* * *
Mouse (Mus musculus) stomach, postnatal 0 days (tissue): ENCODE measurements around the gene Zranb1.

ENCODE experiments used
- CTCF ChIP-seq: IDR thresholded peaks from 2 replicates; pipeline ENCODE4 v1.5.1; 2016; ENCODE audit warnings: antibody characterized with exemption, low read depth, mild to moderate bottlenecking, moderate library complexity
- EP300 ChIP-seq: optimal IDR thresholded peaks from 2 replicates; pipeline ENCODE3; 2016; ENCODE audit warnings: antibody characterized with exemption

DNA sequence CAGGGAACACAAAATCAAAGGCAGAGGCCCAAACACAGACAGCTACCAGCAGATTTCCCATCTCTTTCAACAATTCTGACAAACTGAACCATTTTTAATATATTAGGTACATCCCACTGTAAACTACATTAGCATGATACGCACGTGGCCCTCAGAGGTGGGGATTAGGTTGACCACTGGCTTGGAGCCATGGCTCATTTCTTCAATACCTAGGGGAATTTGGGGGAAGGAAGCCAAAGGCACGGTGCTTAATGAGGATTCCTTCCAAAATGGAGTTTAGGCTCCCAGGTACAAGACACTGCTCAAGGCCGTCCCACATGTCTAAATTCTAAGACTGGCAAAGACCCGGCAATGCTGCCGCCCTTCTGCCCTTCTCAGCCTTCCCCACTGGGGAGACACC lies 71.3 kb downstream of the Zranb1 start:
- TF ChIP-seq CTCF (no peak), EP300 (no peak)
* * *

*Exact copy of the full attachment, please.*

Mouse (Mus musculus) stomach, postnatal 0 days (tissue): ENCODE measurements around the gene Zranb1.

ENCODE experiments used
- CTCF ChIP-seq: IDR thresholded peaks from 2 replicates; pipeline ENCODE4 v1.5.1; 2016; ENCODE audit warnings: antibody characterized with exemption, low read depth, mild to moderate bottlenecking, moderate library complexity
- EP300 ChIP-seq: optimal IDR thresholded peaks from 2 replicates; pipeline ENCODE3; 2016; ENCODE audit warnings: antibody characterized with exemption

DNA sequence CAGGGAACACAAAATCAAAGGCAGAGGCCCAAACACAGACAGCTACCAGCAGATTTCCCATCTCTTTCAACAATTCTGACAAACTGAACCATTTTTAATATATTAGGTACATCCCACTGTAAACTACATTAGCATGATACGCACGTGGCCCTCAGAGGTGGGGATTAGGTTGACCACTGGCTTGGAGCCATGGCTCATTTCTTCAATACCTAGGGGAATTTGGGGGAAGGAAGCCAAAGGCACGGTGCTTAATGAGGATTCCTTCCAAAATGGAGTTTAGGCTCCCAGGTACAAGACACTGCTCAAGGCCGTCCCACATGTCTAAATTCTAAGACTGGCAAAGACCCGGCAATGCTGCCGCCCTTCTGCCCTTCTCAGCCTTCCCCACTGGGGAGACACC lies 71.3 kb downstream of the Zranb1 start:
- TF ChIP-seq CTCF (no peak), EP300 (no peak)